In the mid-1980s, Marlene McClelland was looking out at the water on Sydney’s Coogee Beach when she met the love of her life.
- Survey shows carers are almost twice as likely to report low wellbeing as other Australians.
- Marlene McClelland, who is a full-time caregiver for her husband, says it can sometimes create a feeling of isolation
- Carers ACT’s Lisa Kelly says there aren’t enough respite homes nationally to meet demand
“It started with a simple ‘hello’ and then we realized his office was across the street from mine,” Ms McClelland said.
Marlene and Greg McClelland hit it off and for the next few weeks he took her on a date every chance he got.
“What really attracted me to Greg is that he is (a) very old-fashioned gentleman,” Ms. McClelland said.
“As he crossed the road, he held my elbow, and not many people do that now.”
The couple have now been married for 35 years and live in Canberra, with Mr McClelland having enjoyed a successful career in the Australian government and Mrs McClelland as an accountant.
Proud self-funded retirees, they should live the kind of life those who are still working dream of.
But in 2019, Mr McClelland was diagnosed with an incurable neurological condition called frontotemporal degeneration disease (FTD), which causes symptoms similar to dementia.
There is no cure, and no way to stop the progression of the disease, which continues to spread to more parts of the brain.
From accountant to caregiver
“At first I was in denial mode,” Ms. McClelland said.
“Knowing that there is no cure really hurt me, because we are a team, we have dreams together and I felt like I had been betrayed by this disease.”
Since the diagnosis, Ms McClelland has been a full-time carer for her husband and is now one of more than 2.5 million unpaid carers in Australia.
This group constitutes one of the poorest, loneliest and most overworked cohorts in the country, experts say.
THE latest national survey on caregiver well-being released this month collected responses from more than 5,000 caregivers.
The study found they were almost twice as likely to report low well-being as other Australians, and were much more likely to report regularly feeling lonely – at 38.6 per cent, compared to 19.3 per cent. hundred of non-carers.
For Ms. McClelland, the already mammoth task of caring for her husband became even more difficult in August 2021 when he was diagnosed with a type of cancer known as non-Hodgkin’s lymphoma.
“I couldn’t take care of Greg (and myself) and I really needed someone to step up,” she said.
Carers ACT, a government-sponsored support group, came to the couple’s aid.
They were able to find a caregiver to care for her husband while Ms. McClelland underwent chemotherapy and saw her cancer specialists.
Her cancer is now in remission, but Carers ACT still supports her, this time through one of its respite cottages – small homes staffed by support workers who care for people aging or with dementia, to give give their loved ones a short break.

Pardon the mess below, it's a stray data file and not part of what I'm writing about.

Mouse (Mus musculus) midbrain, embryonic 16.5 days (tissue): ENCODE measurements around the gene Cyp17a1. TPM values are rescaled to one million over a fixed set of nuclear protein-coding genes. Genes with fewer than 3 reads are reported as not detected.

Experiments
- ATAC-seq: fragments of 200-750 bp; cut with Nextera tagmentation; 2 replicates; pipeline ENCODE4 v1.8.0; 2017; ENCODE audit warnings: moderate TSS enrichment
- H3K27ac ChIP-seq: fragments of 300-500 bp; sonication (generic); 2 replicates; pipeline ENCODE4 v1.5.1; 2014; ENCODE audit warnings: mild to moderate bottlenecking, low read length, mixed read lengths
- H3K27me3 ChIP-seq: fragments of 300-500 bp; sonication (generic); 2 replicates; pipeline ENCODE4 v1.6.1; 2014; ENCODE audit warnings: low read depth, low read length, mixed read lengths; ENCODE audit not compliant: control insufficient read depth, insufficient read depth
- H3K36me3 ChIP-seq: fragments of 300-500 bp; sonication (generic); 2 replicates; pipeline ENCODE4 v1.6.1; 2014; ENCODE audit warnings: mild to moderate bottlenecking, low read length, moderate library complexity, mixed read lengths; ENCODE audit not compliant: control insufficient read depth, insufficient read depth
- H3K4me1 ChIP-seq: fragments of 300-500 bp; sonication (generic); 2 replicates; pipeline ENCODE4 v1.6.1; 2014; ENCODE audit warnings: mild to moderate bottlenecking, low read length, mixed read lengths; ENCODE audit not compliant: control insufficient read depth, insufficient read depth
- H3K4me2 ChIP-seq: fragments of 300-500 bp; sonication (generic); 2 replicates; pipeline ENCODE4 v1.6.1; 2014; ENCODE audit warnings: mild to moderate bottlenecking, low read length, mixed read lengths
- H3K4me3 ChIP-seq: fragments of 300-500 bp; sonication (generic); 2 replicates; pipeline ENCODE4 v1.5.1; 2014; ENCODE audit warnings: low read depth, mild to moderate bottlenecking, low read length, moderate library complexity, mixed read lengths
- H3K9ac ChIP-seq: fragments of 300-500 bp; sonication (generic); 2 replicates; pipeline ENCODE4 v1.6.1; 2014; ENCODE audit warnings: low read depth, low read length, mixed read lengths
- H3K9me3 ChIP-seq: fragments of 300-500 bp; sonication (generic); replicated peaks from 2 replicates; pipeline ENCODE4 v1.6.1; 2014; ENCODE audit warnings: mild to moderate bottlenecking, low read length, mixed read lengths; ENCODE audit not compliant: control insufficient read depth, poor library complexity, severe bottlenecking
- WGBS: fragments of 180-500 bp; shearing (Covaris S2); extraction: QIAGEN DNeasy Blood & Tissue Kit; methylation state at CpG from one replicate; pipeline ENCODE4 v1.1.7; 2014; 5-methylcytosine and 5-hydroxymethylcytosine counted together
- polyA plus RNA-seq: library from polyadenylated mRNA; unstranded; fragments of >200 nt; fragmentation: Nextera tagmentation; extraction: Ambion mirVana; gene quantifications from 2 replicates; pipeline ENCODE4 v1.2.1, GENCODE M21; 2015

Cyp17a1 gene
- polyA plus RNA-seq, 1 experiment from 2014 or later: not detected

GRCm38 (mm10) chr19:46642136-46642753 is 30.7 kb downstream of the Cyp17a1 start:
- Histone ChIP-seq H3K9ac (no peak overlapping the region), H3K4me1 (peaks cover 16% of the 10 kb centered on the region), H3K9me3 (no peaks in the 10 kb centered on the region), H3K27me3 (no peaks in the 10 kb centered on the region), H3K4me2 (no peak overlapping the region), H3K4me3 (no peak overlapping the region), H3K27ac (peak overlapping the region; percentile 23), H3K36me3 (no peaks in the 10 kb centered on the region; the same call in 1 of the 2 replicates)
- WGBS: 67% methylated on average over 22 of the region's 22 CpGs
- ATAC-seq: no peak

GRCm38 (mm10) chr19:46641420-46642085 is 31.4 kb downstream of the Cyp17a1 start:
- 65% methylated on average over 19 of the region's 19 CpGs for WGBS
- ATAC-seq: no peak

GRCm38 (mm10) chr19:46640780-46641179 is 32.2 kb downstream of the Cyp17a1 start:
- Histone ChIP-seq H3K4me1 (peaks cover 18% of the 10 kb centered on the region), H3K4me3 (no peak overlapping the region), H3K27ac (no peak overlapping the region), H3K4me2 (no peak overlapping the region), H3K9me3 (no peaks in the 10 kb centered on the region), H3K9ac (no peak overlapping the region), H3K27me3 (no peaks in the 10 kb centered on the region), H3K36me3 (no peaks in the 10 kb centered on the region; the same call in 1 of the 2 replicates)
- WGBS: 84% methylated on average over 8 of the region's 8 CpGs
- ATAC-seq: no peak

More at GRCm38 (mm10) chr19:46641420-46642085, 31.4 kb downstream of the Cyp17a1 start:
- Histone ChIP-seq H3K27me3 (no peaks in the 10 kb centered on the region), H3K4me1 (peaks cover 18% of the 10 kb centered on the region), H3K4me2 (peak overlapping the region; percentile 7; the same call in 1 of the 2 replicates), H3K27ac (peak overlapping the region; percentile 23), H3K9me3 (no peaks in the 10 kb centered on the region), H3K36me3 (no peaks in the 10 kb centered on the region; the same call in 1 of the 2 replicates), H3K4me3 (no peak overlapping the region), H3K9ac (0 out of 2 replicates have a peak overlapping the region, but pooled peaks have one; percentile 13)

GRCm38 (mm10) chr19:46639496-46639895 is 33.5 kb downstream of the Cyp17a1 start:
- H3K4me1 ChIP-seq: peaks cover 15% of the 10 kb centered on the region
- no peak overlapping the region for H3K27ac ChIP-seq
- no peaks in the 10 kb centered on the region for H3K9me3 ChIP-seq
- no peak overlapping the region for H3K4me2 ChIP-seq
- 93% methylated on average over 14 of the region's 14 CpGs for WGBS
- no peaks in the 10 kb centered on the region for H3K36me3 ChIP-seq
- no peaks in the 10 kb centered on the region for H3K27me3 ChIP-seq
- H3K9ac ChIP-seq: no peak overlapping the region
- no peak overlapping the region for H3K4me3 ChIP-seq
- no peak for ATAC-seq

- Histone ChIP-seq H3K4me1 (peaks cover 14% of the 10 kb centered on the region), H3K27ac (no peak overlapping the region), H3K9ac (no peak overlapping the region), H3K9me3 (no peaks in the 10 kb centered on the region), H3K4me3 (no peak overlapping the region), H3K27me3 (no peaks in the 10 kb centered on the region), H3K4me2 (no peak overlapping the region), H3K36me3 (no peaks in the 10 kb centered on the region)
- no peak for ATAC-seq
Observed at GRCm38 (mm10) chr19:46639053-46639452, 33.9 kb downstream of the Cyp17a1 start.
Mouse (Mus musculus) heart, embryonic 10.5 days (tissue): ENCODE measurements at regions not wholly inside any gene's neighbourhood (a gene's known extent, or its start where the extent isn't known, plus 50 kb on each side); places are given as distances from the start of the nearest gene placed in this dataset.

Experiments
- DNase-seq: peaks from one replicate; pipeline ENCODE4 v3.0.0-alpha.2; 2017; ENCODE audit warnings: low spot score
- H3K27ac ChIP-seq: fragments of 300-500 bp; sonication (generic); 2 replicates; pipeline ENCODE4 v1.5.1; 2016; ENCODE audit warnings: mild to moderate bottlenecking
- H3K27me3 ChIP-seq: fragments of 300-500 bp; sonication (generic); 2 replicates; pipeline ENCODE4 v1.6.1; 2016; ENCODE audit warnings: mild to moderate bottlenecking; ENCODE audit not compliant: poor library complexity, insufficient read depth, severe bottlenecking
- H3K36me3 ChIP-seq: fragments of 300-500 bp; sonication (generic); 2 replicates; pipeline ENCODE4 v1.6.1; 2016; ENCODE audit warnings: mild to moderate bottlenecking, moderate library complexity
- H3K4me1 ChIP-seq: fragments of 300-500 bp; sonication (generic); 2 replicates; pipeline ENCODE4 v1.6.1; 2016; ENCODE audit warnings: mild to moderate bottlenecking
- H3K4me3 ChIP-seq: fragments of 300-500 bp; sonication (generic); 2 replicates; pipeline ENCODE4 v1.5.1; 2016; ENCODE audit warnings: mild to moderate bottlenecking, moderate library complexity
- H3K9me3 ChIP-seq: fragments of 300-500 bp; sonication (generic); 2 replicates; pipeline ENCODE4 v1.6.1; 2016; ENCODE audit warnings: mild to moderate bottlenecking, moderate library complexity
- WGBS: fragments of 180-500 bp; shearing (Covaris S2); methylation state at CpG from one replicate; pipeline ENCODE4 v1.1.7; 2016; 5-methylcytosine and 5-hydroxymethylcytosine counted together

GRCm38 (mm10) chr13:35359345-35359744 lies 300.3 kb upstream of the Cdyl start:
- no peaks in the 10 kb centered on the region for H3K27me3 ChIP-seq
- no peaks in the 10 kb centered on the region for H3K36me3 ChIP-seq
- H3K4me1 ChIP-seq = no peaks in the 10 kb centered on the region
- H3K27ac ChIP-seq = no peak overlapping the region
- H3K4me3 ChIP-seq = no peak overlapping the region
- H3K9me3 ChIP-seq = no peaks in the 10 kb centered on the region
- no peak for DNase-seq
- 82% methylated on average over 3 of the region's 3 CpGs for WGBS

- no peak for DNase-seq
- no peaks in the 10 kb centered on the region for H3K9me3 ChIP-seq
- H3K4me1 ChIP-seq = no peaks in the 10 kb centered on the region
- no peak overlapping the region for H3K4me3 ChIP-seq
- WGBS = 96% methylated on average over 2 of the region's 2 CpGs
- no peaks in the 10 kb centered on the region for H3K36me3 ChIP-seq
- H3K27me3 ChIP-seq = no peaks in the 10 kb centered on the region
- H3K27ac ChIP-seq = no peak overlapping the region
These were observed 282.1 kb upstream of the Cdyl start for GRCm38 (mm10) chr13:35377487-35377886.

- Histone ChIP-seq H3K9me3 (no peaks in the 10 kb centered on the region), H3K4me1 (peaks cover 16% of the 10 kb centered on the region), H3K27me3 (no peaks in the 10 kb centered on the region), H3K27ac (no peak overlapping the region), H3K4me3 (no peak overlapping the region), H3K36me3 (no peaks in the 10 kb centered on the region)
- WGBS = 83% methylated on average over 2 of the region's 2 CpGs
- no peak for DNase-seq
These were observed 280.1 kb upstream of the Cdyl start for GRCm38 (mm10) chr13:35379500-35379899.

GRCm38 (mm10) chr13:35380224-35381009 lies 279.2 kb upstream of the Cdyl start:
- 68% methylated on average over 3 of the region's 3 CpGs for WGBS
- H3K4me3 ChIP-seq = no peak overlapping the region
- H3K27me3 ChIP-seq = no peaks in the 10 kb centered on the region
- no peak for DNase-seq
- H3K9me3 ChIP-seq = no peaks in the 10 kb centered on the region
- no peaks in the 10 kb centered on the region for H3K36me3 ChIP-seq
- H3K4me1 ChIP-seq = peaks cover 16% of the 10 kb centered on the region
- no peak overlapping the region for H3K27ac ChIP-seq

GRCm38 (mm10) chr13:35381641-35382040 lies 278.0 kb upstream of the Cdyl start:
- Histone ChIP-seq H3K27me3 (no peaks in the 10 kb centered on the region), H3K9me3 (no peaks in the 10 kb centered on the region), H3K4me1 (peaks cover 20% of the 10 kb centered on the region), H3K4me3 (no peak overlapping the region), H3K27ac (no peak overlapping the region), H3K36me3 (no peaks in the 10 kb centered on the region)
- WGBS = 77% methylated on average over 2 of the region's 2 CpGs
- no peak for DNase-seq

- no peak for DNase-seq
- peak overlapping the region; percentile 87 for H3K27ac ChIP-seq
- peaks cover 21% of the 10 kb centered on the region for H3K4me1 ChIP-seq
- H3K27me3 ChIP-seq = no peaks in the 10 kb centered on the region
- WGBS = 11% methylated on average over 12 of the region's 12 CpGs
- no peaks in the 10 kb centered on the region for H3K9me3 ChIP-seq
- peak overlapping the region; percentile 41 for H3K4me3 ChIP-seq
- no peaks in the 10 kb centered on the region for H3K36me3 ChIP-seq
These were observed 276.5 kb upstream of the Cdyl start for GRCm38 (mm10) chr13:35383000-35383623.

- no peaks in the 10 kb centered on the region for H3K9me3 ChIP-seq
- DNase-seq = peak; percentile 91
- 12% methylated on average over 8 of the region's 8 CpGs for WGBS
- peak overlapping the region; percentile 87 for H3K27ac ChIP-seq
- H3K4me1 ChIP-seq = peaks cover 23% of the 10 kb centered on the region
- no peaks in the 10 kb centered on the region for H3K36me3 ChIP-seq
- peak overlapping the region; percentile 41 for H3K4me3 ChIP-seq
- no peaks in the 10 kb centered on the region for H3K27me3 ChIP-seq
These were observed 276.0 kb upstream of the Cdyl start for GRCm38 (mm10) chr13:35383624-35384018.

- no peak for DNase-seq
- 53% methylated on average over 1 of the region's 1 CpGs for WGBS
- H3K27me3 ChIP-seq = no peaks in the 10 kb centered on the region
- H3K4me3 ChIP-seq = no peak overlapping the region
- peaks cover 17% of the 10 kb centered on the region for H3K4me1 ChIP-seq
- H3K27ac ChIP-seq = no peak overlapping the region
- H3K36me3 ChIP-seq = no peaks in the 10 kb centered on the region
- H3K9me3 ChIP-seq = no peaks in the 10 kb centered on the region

As well as helping her recover from chemotherapy, Ms McClelland said the cottages gave her time to revisit what made her happy.
“I have to have my own identity outside of my role as a caregiver,” she said.
“I play golf, go to my Spanish class for mental stimulation, and go for walks.”
Supply does not meet demand
There are only two respite cabins in Canberra and Carers ACT chief executive Lisa Kelly said nationally there simply weren’t enough to meet demand.
“There is more demand for respite than there are beds, and we need better financial support for respite,” she said.
Ms Kelly said there was almost no respite support for carers of people with complex mental health problems and neurodivergent people.
She said most staff at respite cottages were not trained to handle these conditions, meaning if these caregivers needed a break, they had to rely on family or hire expensive specialist caregivers.
“We have heard stories of carers unable to go wedding dress shopping with their daughter because they were unable to find alternative care for their son with mental health issues,” said Mrs. Kelly.
“No parent should have to make this choice.”
She said Carers ACT had lobbied the ACT Government to build a specialist respite center for people with mental health problems.
But Ms Kelly said she was not holding her breath that the money needed to fund such a center could be released in the near future.
Reach out during National Caregivers Week
This week is National Carers Week, which Ms Kelly said has shone a spotlight on a group that often feels invisible.
“In fact, people don’t stop and say to a caregiver, ‘How are you?’ Not ‘How is the person you’re caring for?'” Ms. Kelly said.
“Caregivers must be seen, they must be recognized.
“We all know a caregiver. This week, every week, we should reach out to them.”
Ms McClelland acknowledged that being a full-time carer could sometimes be isolating.
“As a caregiver, we always put ourselves last, we put the person we are caring for before ourselves,” she said.
“It’s quite intense and as an unpaid carer we do it out of love.”